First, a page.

Wreath-laying Ceremony on HMS 'Kent'
Early in July 2008 I received an e-mail from HMS 'Kent' saying that following the discovery of the 'Exeter', they had been asked by the MoD to perform a Wreath-laying Ceremony over the site of the wreck; and could I contact some survivors to make the trip as they had four berths available. No problem with that, but then read a bit further, . . . by the end of the month!
My first reaction was to say "yes" to four going out, which I did, but over the weekend had second and third thoughts; the BBC were hoping to do a documentary and wanted to film survivors, could they be invited? Also the diver that found the ship wanted to present a White Ensign that he had flown from the ship, to the survivors, could this happen? A 14,000-odd mile round trip for four eighty-odd-year-olds, without carers/guides/"minders" accompanying them?
I approached the ship to increase the numbers, but that decision had to be made at a higher level. A week later, I received an e-mail from the MoD to say yes, the BBC could take a team of two, the diver could go, and one or two descendants, in addition to the four survivors.
Now the headaches began! The BBC wanted good interviewees, but they had to have their GP's permission in writing to make the journey. Fortunately, the FEPOW spirit prevailed and one or two GPs were told where their stethoscopes would finish-up, resulting in four being able to make the trip.
Then a new problem surfaced - the Indonesians are not keen on journalists, so have special visa requirements for them with a minimum time to process of 6-8 weeks. Wheels turned within wheels, and miraculously, two visas appeared the next day. I don't know who pulled the strings, but they were effective! (I wonder if he/she wants to join us?)
Volunteers to make the trip? Too many to list, but the Navy helped out by saying "Males only", (un?)fortunately!
The plan was for us to join the ship in Surabaya on the Saturday morning, sail, be over the wreck for a service on the Sunday morning, and leave the ship on berthing in Jakarta the following day.
All the plans and ideas were falling into place, with the diver, Kevin Denlay, making his way up from Australia, along with a "new-to-us" survivor; the BBC were taking two survivors out from the UK on the Wednesday, the other three flying out on the Thursday, for everybody to meet in Surabaya for the Friday evening. Surabaya was, of course, where 'Exeter' sailed from on both occasions to engage the Japanese fleet in the Battles of the Java Sea. During the first skirmish, 'Exeter' lost some fourteen men, these were buried at the local European Cemetery during the ship's short stay between the Battles.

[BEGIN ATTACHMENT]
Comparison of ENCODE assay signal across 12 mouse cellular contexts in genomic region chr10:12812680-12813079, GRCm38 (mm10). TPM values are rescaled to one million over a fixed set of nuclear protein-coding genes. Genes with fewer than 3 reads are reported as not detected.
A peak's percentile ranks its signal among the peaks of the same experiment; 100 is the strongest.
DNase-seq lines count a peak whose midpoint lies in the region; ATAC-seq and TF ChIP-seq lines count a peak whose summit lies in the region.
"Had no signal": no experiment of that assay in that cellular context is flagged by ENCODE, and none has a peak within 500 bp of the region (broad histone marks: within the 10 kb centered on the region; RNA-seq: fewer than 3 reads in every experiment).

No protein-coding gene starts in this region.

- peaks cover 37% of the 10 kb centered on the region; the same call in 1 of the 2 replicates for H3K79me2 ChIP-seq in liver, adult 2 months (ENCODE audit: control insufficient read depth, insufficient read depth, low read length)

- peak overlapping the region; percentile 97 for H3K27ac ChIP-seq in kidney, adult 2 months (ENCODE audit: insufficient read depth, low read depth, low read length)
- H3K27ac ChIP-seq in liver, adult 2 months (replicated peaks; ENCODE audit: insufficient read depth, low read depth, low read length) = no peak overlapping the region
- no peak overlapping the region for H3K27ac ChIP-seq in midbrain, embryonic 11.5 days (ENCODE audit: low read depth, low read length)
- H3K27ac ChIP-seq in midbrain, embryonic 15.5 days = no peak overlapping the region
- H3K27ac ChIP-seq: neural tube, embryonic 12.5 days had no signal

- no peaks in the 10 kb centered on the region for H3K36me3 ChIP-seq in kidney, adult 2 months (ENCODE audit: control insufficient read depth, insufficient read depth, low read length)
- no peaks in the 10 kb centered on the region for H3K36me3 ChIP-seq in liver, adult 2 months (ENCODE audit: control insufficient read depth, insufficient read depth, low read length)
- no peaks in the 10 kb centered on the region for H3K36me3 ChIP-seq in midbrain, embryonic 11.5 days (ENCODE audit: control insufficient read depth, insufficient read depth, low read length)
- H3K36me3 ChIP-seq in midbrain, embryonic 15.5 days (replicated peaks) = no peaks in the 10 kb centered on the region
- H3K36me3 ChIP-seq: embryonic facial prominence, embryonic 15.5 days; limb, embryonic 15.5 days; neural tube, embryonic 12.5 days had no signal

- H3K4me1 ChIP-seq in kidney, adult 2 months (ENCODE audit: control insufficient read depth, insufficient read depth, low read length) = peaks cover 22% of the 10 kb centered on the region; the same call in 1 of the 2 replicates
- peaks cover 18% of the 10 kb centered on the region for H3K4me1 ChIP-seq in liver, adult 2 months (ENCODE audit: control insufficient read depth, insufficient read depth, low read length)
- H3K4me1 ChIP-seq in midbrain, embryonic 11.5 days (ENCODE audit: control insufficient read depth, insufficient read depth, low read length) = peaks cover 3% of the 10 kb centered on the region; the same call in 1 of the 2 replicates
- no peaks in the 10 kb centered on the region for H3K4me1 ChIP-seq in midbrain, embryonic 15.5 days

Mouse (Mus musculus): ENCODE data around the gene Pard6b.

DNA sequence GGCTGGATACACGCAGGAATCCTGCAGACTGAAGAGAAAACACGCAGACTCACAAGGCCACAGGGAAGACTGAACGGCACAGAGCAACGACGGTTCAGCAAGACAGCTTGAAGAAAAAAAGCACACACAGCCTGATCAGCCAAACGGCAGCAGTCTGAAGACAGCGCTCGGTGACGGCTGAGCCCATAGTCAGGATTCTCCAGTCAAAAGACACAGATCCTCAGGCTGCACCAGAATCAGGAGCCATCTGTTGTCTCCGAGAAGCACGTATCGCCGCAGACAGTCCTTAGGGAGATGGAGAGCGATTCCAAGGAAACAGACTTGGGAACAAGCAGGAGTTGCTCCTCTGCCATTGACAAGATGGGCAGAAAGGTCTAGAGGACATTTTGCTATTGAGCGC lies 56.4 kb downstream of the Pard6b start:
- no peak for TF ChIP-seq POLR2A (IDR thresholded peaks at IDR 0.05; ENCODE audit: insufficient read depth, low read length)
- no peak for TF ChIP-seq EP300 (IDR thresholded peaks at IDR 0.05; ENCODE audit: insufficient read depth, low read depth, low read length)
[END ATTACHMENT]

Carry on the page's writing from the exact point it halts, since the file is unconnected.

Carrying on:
My flight to Surabaya was scheduled to go from Leeds via Amsterdam and Kuala Lumpar, meeting up with two others from Cardiff at Amsterdam. On arrival, looking around, I couldn't see anybody I recognized, then my phone rang, "Our plane has been delayed, we won't make the connection". At the desk the helpful KLM staff checked their computers and verified that the people were WW2 survivors attending a memorial service, they were arriving late, they wouldn't make the connection, but were booked on the next available flight, arriving Surabaya the same time as the ship was due to sail! A few frantic phone calls later, and the ship persuaded the authorities to delay the sailing for a couple of hours.
The rest of us met over a leisurely evening meal at the Hotel in Surabaya, meeting new friends, catching-up with old friends, more importantly, putting a face to a name &/or voice.
Saturday morning we boarded HMS 'Kent', met on the quay by our "minders" for the trip, officially they were "hosts", but I feel that they were to keep an eye on us in case we pressed a few wrong buttons. Our luggage was placed in our accommodation, (2-berth cabins for the Survivors, 5 camp-beds in a store under the Ops Room for the rest of us) and we enjoyed (the first of many!) a welcome drink in the Senior Rates Mess. With the ship due to sail, we were anxiously awaiting our delayed colleagues. As they arrived on board, the pilot already on board, the gangway was taken away, and the ship moved away from the wharf.